On his latest album, “CHARLIE,” released in early October, it seems like Charlie Puth is finally ready to let the real Charlie out.
The New Jersey-raised pop artist will be sharing songs from this third studio album, as well as other favorites, when he plays Chicago’s Auditorium Theatre Thursday, Nov. 3, with his intimate “One Night Only” limited tour.
Puth said the 12 stops at cozier-sized venues are a warm-up for his larger arena tour next year, giving him a chance to get back into a performance mindset after not playing in front of crowds for nearly four years.
“It felt incredible. It felt better than any video going viral to be in front of real people,” he said. “I can see every person right in front of me, and to see their reactions unfold as the show goes on … words don’t do it justice. It’s just so special.”
Connecting with others through his music is the core of Puth’s mission. Taking some heat in recent years for trying to take on a persona he’s not, the now-30-year-old Puth stepped back into his own true skin during the pandemic to write “CHARLIE,” showcasing a newfound vulnerability alongside a growing musical maturity.
“I really want to show fans that it’s possible to go about your life and experience heartbreak and really great things at the same time. And to be confused about those feelings. Like why is my life so good, but why am I experiencing such heartache right now? And to put all of that mixed bag of emotions into art,” he said. “That’s what I did. And that’s how this show came about. I want them to leave wanting to put on their own show and wanting to make their own art. That’s what I want [the audience] to take away.”
by signing up you agree to our terms of service Charlie Puth’s new album, “CHARLIE,” is already streaming like mad, but his biggest joy comes in sharing it in person with fans. “It felt better than any video going viral to be in front of real people.” – Courtesy of Kenneth Cappello
On the new album, the Berklee College of Music-educated artist opens up to listeners about his own heartbreak in 12 tracks rippling with emotions and sly humor, most set atop sparkling rhythms and bursts of ’80s synth-pop in an homage to his mother and the music she inspired him to love.
“This was my way of processing the parting of ways with two, but also with many, important people in my life. Processing that and dealing with that in private by myself due to the pandemic, not really having the ability to confide in too many people,” Puth said. “When something significant happens to me, I deal with it myself and with my music. And this album is the different stages of that healing.”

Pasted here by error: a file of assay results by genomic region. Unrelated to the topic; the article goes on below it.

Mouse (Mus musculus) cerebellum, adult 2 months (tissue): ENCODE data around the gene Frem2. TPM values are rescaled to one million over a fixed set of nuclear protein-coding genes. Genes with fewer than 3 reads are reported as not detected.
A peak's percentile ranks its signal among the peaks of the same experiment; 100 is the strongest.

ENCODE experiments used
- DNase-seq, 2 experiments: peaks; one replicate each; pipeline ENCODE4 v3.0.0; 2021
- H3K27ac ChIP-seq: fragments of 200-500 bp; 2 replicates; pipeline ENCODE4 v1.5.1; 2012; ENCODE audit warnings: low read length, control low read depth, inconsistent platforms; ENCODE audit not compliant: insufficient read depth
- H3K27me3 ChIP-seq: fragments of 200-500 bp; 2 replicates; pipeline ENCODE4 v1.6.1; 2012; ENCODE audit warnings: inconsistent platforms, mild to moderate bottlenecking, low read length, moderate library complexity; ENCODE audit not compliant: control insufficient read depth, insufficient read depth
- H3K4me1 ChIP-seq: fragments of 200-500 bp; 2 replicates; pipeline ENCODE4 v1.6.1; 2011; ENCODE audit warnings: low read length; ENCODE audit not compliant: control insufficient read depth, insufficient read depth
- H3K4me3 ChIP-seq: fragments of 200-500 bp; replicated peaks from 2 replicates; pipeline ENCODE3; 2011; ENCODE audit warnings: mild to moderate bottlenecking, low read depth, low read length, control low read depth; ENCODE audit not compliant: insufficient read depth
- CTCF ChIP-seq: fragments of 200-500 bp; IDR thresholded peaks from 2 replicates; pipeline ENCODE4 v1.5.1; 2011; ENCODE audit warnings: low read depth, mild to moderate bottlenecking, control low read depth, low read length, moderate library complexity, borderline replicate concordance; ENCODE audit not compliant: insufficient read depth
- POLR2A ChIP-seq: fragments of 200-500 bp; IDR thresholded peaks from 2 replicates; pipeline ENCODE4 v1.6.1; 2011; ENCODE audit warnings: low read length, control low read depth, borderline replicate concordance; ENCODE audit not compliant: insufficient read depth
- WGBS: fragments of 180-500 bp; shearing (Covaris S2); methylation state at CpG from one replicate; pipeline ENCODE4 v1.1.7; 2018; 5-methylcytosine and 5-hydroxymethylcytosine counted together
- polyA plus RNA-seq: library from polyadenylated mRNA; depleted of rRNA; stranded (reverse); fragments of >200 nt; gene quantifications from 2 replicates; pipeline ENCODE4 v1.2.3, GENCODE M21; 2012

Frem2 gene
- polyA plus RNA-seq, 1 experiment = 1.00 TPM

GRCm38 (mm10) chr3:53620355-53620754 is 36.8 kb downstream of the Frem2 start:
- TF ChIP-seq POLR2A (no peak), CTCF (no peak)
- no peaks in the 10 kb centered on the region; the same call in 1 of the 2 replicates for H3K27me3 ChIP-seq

Through his songs, Puth gives a more truthful voice to much of the standard post-heartache posturing and pop tropes — the snarky retaliation in “That’s Hilarious,” the inundation of memories (“Left and Right”), a healthy dose of self-flaggelation in “Loser” — imbuing each with a confidence gained from coming out the other side rather than diving into “woe is me” territory. In the charming “Charlie Be Quiet!” he admonishes himself for oversharing and overexposing his heart too easily. “Smells Like Me” is a clever how-does-it-feel-now-that-I’m-gone anthem. And the lovely “When You’re Sad I’m Sad” is the oddball ballad in a generally up-tempo collection, but its heartfelt sentiment and gorgeous harmonies are both successful and earned — Puth put in a lot of hard work to create this album, and that merits taking a risk or two.
“Music helps me express myself. It helps me stutter less. It gets the words out easier when I’m up against a piano,” he explained. “There’s chord progressions that just lubricate the words. They’re able to fall out easier when I have a piano in front of me. I feel so complete.”
With new confidence and a fresh vulnerability, Charlie Puth is ready to share his heart with fans at the Auditorium Theatre Thursday, Nov. 3. – Courtesy of Kenneth Cappello
Puth has seemingly always pulled his life into his music. His 2015 feature on Wiz Khalifa’s “See You Again” drew inspiration from the loss of a good friend. And while it earned him Grammy nominations and two Billboard Music Awards, it also posed a new challenge.
“Once ‘See You Again’ came out, I kind of catapulted into ‘popularity,’ I guess. But it almost was a disservice because I had to work backward into proving to the general public that I was, in fact, a musician and that I wasn’t just given a hit song to record,” he said. “I actually went through what the song’s lyrical content is about. So I had to figure out not only who I was as a musical artist in front of millions of people, but I had to show them that I actually was worthy of their time.”
For “CHARLIE,” which he self-produced during COVID quarantines, Puth ditched a lot of the outside voices telling him what he should be doing and offers up pure, unadulterated Charlie. Despite only being out for just over three weeks, the album has already broken a billion streams. And through collaborations with Elton John, Selena Gomez and Jung Kook (of BTS), among others, in his catalog, it seems like Puth has proven himself to both fans and fellow artists.
“My first album was critically panned, and I agreed with those assessments because it just didn’t feel very like me. But it was mostly me trying to figure out what the hell I’m supposed to do as an artist,” he said. “I still feel like I’m on my way up. I’ve been doing this for six-plus years now, and I still feel like I have a long way to go figuring out what else I can do musically, and how many more people I can reach.”